Featured Research

from universities, journals, and other organizations

Negative emotions influence brain activity during anticipation and experience of pain

Date:
September 20, 2011
Source:
American Gastroenterological Association
Summary:
Neuroticism -- the tendency to experience negative emotions -- significantly affects brain processing during pain, as well as during the anticipation of pain.

Neuroticism -- the tendency to experience negative emotions -- significantly affects brain processing during pain, as well as during the anticipation of pain, according to a new study in Gastroenterology, the official journal of the American Gastroenterological Association. Neuroticism tends to be higher in patients with irritable bowel syndrome (IBS), and is a risk factor for chronic, unexplained pain in IBS.

"Patients who have high expectations of pain may have a harder time coping with the actual source of pain, as is often seen in patients with irritable bowel syndrome," said Steven J. Coen, PhD, of the Wingate Institute of Neurogastroenterology and lead author of this study.

Researchers of this study observed higher levels of neuroticism associated with brain activity during anticipation of pain in regions of the brain responsible for emotional and cognitive pain processing. During pain, however, activity in these regions was reduced. This behavior may help explain the greater incidence of those with higher neuroticism attending outpatient pain clinics and being at greater risk for developing chronic pain conditions.

"Previous research has shown that there is a connection between a patient's emotions and their perceived levels of pain, especially in gastrointestinal disorders," explained Dr. Coen. "Our study shows a patient's state of mind should be noted by their physician and taken into account when determining treatment regimens -- both behavioral and pharmacologic."


Story Source:

The above story is based on materials provided by American Gastroenterological Association. Note: Materials may be edited for content and length.


Journal Reference:

  1. Steven J. Coen, Michiko Kano, Adam D. Farmer, Veena Kumari, Vincent Giampietro, Mick Brammer, Steven C.R. Williams, Qasim Aziz. Neuroticism Influences Brain Activity During the Experience of Visceral Pain. Gastroenterology, 2011; 141 (3): 909 DOI: 10.1053/j.gastro.2011.06.008

Cite This Page:

American Gastroenterological Association. "Negative emotions influence brain activity during anticipation and experience of pain." ScienceDaily. ScienceDaily, 20 September 2011. <www.sciencedaily.com/releases/2011/09/110919113842.htm>.
American Gastroenterological Association. (2011, September 20). Negative emotions influence brain activity during anticipation and experience of pain. ScienceDaily. Retrieved October 1, 2014 from www.sciencedaily.com/releases/2011/09/110919113842.htm
American Gastroenterological Association. "Negative emotions influence brain activity during anticipation and experience of pain." ScienceDaily. www.sciencedaily.com/releases/2011/09/110919113842.htm (accessed October 1, 2014).

Share This



More Health & Medicine News

Wednesday, October 1, 2014

Featured Research

from universities, journals, and other organizations


Featured Videos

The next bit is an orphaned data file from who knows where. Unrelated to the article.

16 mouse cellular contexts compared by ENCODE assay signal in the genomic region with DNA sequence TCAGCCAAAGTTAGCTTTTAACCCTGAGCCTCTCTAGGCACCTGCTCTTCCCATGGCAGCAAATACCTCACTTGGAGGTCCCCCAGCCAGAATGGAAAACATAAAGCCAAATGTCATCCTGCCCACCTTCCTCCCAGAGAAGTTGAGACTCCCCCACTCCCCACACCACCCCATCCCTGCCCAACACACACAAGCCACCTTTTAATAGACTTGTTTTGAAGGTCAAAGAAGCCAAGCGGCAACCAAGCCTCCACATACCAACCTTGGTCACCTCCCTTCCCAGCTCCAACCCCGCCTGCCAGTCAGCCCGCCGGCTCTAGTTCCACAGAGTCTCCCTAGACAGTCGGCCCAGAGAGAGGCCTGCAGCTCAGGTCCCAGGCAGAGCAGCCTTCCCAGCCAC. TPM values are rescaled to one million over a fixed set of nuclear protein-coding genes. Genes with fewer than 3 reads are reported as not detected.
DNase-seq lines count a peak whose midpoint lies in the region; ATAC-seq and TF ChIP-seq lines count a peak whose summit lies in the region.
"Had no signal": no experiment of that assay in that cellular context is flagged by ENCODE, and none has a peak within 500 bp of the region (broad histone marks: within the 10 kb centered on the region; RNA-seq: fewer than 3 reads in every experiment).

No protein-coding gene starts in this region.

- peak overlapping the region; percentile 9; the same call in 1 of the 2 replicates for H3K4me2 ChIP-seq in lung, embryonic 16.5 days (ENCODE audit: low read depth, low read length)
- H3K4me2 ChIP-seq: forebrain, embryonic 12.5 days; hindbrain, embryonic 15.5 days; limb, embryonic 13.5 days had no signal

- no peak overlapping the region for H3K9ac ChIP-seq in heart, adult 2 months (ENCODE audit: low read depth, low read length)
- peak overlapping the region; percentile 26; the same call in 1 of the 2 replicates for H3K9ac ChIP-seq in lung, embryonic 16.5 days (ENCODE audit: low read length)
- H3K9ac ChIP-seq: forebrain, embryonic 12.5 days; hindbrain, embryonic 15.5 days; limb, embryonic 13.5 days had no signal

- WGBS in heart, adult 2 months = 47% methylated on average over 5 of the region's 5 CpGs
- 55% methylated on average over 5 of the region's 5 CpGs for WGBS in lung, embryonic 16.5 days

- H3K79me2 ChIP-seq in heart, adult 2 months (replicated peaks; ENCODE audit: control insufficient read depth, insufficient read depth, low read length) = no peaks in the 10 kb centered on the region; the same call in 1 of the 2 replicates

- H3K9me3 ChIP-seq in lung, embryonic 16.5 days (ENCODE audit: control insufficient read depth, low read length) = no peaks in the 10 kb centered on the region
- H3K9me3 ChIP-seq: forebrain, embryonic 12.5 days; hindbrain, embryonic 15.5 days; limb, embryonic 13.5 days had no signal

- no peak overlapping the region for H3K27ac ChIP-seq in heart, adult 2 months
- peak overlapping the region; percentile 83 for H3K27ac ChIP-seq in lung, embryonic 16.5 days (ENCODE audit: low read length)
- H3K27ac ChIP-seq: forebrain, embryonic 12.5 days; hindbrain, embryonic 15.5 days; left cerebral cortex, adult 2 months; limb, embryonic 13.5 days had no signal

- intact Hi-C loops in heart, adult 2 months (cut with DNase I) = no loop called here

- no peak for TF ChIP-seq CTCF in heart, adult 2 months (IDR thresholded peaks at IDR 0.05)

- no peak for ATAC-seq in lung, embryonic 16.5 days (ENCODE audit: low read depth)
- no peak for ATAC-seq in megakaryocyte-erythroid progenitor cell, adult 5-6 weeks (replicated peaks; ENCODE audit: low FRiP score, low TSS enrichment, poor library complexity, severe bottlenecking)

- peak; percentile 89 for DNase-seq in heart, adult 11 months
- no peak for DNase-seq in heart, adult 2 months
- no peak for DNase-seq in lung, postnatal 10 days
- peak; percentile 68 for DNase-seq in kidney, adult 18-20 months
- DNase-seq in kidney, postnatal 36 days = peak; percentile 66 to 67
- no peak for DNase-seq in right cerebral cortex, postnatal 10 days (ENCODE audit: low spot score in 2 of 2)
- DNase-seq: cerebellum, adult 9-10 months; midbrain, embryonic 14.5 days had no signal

from AP, Reuters, AFP, and other news services

Pregnancy Spacing Could Have Big Impact On Autism Risks

Pregnancy Spacing Could Have Big Impact On Autism Risks

Newsy (Oct. 1, 2014) A new study says children born less than one year and more than five years after a sibling can have an increased risk for autism. Video provided by Newsy
Powered by NewsLook.com
Robotic Hair Restoration

Robotic Hair Restoration

Ivanhoe (Oct. 1, 2014) A new robotic procedure is changing the way we transplant hair. The ARTAS robot leaves no linear scarring and provides more natural results. Video provided by Ivanhoe
Powered by NewsLook.com
Insertable Cardiac Monitor

Insertable Cardiac Monitor

Ivanhoe (Oct. 1, 2014) A heart monitor the size of a paperclip that can save your life. The “Reveal Linq” allows a doctor to monitor patients with A-Fib on a continuous basis for up to 3 years! Video provided by Ivanhoe
Powered by NewsLook.com
Attacking Superbugs

Attacking Superbugs

Ivanhoe (Oct. 1, 2014) Two weapons hospitals can use to attack superbugs. Scientists in Ireland created a new gel resistant to superbugs, and a robot that can disinfect a room in minutes. Video provided by Ivanhoe
Powered by NewsLook.com

Search ScienceDaily

Number of stories in archives: 140,361

Find with keyword(s):
Enter a keyword or phrase to search ScienceDaily for related topics and research stories.

Save/Print:
Share:

Breaking News:

Strange & Offbeat Stories


Health & Medicine

Mind & Brain

Living & Well

In Other News

... from NewsDaily.com

Science News

Health News

Environment News

Technology News



Save/Print:
Share:

Free Subscriptions


Get the latest science news with ScienceDaily's free email newsletters, updated daily and weekly. Or view hourly updated newsfeeds in your RSS reader:

Get Social & Mobile


Keep up to date with the latest news from ScienceDaily via social networks and mobile apps:

Have Feedback?


Tell us what you think of ScienceDaily -- we welcome both positive and negative comments. Have any problems using the site? Questions?
Mobile: iPhone Android Web
Follow: Facebook Twitter Google+
Subscribe: RSS Feeds Email Newsletters
Latest Headlines Health & Medicine Mind & Brain Space & Time Matter & Energy Computers & Math Plants & Animals Earth & Climate Fossils & Ruins